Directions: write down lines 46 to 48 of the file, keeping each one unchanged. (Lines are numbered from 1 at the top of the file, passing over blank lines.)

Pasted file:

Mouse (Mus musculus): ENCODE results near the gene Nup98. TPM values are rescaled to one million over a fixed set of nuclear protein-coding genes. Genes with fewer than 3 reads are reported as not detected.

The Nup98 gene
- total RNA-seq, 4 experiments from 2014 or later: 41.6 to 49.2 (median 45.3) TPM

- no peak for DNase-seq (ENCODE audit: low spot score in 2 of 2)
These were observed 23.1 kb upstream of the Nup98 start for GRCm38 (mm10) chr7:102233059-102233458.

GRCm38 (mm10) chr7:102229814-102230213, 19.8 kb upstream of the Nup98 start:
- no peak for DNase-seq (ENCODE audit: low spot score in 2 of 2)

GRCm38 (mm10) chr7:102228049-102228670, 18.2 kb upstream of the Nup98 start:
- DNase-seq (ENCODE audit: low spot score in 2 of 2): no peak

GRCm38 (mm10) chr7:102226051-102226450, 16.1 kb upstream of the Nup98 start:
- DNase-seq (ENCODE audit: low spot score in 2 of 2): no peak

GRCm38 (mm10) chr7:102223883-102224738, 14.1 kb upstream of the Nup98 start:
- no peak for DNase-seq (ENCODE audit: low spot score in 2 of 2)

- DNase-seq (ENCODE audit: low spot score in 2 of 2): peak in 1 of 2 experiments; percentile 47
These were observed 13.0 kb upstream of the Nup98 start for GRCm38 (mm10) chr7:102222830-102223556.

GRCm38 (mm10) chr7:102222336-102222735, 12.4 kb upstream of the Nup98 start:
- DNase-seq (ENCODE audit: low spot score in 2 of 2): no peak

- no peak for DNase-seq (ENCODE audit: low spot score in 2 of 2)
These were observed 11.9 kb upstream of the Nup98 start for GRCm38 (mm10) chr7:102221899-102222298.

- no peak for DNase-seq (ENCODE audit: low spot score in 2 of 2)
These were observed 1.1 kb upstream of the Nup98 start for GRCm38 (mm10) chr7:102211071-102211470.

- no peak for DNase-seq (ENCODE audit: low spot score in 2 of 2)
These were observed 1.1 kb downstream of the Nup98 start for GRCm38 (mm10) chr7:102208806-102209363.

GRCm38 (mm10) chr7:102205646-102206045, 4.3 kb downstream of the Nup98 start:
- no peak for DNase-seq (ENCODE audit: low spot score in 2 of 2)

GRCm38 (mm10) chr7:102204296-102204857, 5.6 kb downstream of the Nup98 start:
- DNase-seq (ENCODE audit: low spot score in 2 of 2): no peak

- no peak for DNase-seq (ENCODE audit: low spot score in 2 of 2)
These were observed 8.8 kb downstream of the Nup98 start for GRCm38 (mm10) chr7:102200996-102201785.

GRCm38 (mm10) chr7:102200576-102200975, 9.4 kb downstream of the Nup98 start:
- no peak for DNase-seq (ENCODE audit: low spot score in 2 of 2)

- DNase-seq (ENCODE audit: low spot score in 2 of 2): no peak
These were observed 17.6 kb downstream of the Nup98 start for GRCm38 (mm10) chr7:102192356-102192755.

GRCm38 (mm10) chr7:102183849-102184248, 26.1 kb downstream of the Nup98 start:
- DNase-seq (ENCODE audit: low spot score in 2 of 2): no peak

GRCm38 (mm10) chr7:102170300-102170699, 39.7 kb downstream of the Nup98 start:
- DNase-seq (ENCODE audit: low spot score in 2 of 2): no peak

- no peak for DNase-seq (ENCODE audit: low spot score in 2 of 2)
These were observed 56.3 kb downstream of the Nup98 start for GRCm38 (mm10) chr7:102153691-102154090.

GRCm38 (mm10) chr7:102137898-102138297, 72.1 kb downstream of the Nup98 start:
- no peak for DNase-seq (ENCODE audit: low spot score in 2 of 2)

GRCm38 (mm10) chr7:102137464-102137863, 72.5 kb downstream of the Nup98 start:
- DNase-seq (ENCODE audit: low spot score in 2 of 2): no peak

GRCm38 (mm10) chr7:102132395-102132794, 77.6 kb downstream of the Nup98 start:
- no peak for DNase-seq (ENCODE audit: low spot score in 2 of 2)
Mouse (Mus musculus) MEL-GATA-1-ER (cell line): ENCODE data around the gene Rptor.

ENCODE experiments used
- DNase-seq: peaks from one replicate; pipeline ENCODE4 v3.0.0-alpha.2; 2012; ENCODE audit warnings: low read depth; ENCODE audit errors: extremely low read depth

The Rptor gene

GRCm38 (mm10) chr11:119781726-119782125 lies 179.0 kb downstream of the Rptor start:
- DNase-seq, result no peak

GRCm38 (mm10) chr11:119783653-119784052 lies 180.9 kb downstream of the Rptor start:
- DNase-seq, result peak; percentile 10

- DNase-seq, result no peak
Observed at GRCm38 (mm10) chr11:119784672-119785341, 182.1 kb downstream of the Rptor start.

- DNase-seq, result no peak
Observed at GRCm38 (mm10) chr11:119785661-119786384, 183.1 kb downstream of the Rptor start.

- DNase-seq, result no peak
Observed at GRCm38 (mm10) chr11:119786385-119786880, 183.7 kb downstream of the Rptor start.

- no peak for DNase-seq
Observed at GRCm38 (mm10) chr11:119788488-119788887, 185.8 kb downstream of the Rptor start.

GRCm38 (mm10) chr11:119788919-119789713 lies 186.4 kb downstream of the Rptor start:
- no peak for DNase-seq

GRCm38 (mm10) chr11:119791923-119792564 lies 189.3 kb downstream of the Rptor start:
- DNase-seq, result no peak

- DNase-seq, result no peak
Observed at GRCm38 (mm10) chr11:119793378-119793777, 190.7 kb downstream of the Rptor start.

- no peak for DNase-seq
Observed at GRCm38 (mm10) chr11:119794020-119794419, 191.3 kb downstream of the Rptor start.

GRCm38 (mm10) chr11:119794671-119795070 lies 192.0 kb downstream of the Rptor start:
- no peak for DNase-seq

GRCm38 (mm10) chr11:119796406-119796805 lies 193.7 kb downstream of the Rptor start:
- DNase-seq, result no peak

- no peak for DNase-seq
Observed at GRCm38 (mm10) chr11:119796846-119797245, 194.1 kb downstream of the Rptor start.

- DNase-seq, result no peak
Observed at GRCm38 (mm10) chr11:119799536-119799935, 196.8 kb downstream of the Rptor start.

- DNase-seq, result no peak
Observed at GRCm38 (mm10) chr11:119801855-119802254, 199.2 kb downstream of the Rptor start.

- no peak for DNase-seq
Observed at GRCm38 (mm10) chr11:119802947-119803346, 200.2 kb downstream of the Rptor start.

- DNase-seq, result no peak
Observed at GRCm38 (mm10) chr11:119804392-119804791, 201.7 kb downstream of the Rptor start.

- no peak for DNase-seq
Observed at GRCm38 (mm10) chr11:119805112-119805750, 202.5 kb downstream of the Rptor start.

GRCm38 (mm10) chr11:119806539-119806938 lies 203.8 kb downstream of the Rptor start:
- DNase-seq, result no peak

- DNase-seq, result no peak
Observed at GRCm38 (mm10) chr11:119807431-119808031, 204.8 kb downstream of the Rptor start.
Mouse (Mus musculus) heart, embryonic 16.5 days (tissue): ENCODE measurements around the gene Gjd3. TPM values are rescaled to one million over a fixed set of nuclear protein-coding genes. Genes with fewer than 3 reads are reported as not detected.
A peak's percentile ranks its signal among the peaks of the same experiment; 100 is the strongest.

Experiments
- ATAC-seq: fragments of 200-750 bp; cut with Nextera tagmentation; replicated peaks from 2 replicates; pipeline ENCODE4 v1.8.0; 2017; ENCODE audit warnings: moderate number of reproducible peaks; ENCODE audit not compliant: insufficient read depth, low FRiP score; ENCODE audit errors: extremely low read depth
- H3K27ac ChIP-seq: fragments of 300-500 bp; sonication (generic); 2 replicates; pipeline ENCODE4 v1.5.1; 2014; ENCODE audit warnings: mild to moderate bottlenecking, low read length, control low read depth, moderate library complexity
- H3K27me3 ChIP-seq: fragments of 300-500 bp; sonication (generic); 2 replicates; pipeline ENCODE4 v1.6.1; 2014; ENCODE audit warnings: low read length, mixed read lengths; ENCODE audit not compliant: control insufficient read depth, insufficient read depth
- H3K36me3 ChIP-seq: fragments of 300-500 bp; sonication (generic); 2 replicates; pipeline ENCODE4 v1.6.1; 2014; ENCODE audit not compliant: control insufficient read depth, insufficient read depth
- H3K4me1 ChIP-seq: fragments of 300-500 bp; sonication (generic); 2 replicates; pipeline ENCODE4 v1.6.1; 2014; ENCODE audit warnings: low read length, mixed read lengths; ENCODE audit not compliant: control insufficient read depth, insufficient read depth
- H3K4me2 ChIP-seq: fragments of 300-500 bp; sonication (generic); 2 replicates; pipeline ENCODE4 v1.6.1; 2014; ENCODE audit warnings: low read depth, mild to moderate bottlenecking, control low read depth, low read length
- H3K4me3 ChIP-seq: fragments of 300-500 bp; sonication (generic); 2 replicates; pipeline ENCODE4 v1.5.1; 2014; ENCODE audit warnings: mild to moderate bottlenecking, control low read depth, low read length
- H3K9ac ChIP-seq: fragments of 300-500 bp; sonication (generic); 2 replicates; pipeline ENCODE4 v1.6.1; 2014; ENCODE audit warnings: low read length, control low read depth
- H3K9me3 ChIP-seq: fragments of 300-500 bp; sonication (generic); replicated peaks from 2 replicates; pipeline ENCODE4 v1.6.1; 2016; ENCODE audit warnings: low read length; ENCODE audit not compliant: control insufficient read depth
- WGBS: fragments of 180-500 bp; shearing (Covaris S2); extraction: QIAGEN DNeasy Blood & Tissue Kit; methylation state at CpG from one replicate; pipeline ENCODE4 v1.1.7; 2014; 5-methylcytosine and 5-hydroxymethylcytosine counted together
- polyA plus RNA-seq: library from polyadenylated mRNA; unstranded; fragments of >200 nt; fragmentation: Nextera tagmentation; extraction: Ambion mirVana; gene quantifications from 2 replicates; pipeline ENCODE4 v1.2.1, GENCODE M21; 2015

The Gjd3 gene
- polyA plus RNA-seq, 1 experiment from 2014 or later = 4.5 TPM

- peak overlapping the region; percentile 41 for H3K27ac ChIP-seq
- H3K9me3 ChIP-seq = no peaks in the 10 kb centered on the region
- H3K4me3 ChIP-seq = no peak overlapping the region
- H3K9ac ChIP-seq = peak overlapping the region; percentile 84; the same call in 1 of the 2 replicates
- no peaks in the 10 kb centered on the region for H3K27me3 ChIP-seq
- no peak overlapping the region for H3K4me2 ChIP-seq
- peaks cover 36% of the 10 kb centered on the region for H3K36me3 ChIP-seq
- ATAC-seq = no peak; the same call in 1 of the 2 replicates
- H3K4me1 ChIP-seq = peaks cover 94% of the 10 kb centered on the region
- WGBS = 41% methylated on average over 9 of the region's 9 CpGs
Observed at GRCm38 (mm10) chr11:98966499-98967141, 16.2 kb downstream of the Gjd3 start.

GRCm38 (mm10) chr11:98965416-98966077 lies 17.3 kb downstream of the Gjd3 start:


Mouse (Mus musculus) MEL-GATA-1-ER (cell line): ENCODE data around the gene Rptor.

ENCODE experiments used
- DNase-seq: peaks from one replicate; pipeline ENCODE4 v3.0.0-alpha.2; 2012; ENCODE audit warnings: low read depth; ENCODE audit errors: extremely low read depth